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The Road Back: Quality Questions Exist Even As Industrial Market Begins Comeback


The Road Back

Quality Questions Exist Even As Industrial Market Begins Comeback

With manufacturing and construction sectors starting to make a comeback after recession-induced downturns over the last 18 months, the near-term future for industrial tire sales – and related specialty tire sales ®“ appears to be brightening.

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Not only have near-term economic forecasts been better, the tire industry in general is looking for shipments to start picking up in the second half of this year. Manufacturing has apparently rationalized the heavy inventories that plagued the sector in 2001. Government funding issues have slowed road construction, and commercial construction softened due to the economy.

But housing construction actually remained fairly steady throughout the recession period, keeping equipment operating and affiliated fields like lumber mills and home centers – large users of industrial tires ®“ quite busy.

While industrial and specialty tire marketers see market conditions improving – even reaching the robust levels of two years ago ®“ there appears to be some disagreement as to which direction the market may be heading. The tight market of the last 18 months gave rise to low-priced solid industrial tires from Asia, predominantly China. Some say the market is returning to "high quality" solids, while others wonder if that is the case.


Customers seem to be turning "more attention" to quality industrial and specialty tires vs. lower cost options, according to Tom Beasley, aftermarket sales manager for Greenball Corp. And Beasley expects that trend to continue, particularly in high-end specialty products like trailer and skid steer tires.

Meanwhile, Bryan Austin, director of sales and marketing for Duro Tire & Wheel Corp., says his firm is seeing a "shift from high quality tires to price-driven products, particularly in the industrial segment. "To compete in this arena, tires have to be redesigned and re-engineered with cheaper components, which means a lower quality product."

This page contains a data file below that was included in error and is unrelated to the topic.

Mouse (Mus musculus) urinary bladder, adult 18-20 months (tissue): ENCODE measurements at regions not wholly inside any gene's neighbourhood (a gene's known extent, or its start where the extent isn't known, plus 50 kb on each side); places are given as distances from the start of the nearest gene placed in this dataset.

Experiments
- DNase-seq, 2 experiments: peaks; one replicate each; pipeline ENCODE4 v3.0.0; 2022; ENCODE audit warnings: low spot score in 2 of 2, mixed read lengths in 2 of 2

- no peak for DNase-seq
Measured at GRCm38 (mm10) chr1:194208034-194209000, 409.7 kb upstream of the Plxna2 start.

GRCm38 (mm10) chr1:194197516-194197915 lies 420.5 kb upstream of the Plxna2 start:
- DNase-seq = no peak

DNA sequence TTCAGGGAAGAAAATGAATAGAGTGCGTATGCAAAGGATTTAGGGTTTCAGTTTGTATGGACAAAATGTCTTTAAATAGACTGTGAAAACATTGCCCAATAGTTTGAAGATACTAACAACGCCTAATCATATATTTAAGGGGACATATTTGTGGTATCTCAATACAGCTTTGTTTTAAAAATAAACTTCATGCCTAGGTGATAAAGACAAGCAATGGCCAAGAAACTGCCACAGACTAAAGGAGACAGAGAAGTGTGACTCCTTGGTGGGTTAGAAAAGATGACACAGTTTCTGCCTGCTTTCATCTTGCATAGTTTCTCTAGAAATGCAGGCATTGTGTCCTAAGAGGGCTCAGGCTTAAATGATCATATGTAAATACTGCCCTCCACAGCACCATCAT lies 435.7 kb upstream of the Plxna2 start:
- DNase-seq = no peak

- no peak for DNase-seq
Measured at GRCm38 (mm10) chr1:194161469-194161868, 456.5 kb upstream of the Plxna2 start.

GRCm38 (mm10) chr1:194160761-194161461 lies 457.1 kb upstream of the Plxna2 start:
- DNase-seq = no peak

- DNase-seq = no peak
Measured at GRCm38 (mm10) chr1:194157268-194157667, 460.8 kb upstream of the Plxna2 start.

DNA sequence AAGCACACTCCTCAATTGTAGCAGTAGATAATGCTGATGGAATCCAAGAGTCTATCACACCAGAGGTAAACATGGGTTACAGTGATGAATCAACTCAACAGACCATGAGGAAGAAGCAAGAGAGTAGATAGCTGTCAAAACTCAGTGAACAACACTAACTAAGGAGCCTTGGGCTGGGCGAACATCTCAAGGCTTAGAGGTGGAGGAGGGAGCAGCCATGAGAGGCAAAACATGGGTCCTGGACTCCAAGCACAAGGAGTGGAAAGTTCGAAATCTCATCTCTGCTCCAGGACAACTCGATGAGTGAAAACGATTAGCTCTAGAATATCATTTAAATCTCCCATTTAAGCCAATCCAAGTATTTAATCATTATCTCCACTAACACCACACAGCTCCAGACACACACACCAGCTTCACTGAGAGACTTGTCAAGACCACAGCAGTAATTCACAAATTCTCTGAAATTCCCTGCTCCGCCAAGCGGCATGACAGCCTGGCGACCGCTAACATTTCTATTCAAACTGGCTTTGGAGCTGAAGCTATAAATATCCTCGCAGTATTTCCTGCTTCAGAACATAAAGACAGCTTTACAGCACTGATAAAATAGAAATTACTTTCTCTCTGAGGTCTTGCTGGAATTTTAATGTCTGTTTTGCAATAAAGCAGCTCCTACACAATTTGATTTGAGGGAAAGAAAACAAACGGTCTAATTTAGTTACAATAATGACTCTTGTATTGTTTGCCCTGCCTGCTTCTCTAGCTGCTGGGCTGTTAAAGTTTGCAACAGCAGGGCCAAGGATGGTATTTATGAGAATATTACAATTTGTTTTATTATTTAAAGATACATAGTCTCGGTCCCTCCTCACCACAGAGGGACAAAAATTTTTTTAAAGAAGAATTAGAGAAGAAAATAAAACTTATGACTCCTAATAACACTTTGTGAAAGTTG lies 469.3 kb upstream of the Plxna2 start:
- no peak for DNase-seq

DiPrima Tire, a large industrial tire distributor based in Rossville, Ga., sees a lot of the same trend. "There are really two segments in solid tires – high quality and low price," said Joe DiPrima, president. "The low price stuff comes mainly from the Far East and there is no real factory support for the products. The high quality tires deliver longer life and better cost value."

DiPrima says many of his traditionally quality-oriented customers have stayed the course, and continue to buy longer wearing, more durable industrial tires. But he is seeing growth on the other side, as well.


On the Rebound

DiPrima, who handles tires for American Kenda, Titan, STA, Cheng Shin and England’s Watts Tire, says the industrial market – especially for solids ®“ is coming back. "There was a little lag earlier this year in that segment coming off last year," he said. "Manufacturing got a little upside down as they tried to burn off inventories. Their orders for tires dropped off earlier this year, but it has come back strong lately.

"Over the last 24 months, we were doing everything we could," he said. "In 2000 we couldn’t get enough tires. In 2001 we were down 20% in sales vs. 2000. So far, even with the slow start, 2002 looks like we’ll be close to 2000. The future is pretty bright. There are more players chasing business right now, but there are very few real high quality players. A few companies came in and tried to buy business with low prices, but they discovered that they couldn’t operate at those low prices."